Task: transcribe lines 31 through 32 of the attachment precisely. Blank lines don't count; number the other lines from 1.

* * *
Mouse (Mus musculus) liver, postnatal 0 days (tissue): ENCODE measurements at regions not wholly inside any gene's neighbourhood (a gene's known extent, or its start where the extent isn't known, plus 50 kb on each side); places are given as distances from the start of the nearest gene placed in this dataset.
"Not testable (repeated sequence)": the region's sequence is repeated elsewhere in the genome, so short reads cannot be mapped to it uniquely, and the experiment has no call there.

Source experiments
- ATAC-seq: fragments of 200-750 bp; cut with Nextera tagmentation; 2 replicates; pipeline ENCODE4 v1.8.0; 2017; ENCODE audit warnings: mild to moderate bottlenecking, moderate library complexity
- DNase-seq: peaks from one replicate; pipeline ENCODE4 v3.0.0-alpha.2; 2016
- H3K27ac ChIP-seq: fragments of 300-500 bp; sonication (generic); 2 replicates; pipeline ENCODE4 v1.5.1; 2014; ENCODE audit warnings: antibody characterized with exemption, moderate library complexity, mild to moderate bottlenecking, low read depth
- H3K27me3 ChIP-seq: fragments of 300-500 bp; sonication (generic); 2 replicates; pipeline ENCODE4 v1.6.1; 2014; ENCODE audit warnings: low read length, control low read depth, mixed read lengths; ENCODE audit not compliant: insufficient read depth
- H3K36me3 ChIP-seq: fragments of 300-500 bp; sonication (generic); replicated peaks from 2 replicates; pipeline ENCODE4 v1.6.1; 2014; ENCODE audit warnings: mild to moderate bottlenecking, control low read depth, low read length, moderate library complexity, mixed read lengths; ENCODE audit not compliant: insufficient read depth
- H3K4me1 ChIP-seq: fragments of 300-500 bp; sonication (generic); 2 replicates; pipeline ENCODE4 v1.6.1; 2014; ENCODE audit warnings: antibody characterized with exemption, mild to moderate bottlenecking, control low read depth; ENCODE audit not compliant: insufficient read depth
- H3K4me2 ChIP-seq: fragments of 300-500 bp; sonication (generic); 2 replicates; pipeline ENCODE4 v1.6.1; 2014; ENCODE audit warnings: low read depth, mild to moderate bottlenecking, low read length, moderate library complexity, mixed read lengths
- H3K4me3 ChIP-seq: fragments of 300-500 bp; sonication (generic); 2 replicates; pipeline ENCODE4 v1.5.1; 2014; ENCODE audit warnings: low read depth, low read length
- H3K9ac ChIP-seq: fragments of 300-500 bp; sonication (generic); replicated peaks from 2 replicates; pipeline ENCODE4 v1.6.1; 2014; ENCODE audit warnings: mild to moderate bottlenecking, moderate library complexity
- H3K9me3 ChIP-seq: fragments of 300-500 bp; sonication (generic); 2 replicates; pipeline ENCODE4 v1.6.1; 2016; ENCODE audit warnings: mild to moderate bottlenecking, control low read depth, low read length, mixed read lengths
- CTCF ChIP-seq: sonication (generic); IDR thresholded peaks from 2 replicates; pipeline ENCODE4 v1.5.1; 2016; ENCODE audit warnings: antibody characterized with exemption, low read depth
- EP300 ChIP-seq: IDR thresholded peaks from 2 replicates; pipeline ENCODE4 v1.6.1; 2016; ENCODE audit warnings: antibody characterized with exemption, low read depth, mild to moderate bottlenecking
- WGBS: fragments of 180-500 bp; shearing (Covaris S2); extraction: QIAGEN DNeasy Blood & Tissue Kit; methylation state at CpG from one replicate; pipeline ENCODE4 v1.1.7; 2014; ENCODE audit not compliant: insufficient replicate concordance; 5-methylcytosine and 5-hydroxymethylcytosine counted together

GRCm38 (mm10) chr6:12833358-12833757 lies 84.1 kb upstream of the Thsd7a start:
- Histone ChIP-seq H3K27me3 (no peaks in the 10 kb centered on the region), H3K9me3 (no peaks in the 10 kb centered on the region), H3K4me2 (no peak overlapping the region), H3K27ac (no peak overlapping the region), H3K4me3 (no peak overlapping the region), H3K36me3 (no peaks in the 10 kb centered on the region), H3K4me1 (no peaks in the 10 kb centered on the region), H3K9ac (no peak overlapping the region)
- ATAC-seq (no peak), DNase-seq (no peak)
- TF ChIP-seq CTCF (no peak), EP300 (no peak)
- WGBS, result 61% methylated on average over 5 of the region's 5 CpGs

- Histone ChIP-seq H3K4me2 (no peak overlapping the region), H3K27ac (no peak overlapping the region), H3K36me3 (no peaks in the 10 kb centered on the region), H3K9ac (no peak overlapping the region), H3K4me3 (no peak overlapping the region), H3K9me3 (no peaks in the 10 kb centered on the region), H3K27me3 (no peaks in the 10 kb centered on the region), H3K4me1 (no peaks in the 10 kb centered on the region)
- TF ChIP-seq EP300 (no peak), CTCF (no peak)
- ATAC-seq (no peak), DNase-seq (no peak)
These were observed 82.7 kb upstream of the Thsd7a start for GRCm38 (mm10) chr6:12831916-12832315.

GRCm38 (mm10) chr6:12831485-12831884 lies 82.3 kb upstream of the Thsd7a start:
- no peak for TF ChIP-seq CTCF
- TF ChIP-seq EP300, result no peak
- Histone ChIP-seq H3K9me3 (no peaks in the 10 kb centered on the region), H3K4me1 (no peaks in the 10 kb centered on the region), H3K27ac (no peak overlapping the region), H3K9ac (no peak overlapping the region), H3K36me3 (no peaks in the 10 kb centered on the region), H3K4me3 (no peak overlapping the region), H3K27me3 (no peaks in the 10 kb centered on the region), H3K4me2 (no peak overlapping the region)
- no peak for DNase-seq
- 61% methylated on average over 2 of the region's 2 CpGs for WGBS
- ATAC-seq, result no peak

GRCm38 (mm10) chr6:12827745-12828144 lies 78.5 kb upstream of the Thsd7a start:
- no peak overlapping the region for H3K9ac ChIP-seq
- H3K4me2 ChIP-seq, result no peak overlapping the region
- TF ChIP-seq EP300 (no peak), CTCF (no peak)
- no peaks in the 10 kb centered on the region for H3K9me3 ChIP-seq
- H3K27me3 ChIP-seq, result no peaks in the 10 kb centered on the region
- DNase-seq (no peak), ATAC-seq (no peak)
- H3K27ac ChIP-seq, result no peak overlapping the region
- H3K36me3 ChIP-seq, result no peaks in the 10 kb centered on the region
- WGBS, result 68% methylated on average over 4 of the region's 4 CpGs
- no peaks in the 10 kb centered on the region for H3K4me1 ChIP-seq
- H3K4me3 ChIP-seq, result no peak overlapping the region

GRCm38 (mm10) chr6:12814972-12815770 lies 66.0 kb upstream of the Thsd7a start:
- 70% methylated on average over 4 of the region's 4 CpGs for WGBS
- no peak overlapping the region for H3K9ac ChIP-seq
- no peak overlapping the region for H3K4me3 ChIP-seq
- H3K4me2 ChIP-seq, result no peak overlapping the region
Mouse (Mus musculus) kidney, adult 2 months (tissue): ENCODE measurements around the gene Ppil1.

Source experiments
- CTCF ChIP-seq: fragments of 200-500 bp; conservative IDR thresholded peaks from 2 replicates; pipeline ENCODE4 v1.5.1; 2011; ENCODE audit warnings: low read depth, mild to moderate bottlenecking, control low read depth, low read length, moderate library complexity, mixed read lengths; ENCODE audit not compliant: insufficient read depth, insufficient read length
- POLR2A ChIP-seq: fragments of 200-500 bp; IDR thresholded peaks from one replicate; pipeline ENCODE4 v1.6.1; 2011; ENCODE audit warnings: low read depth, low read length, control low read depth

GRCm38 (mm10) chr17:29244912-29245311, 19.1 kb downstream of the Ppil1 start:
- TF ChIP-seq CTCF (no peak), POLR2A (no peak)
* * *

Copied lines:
- 61% methylated on average over 2 of the region's 2 CpGs for WGBS
- ATAC-seq, result no peak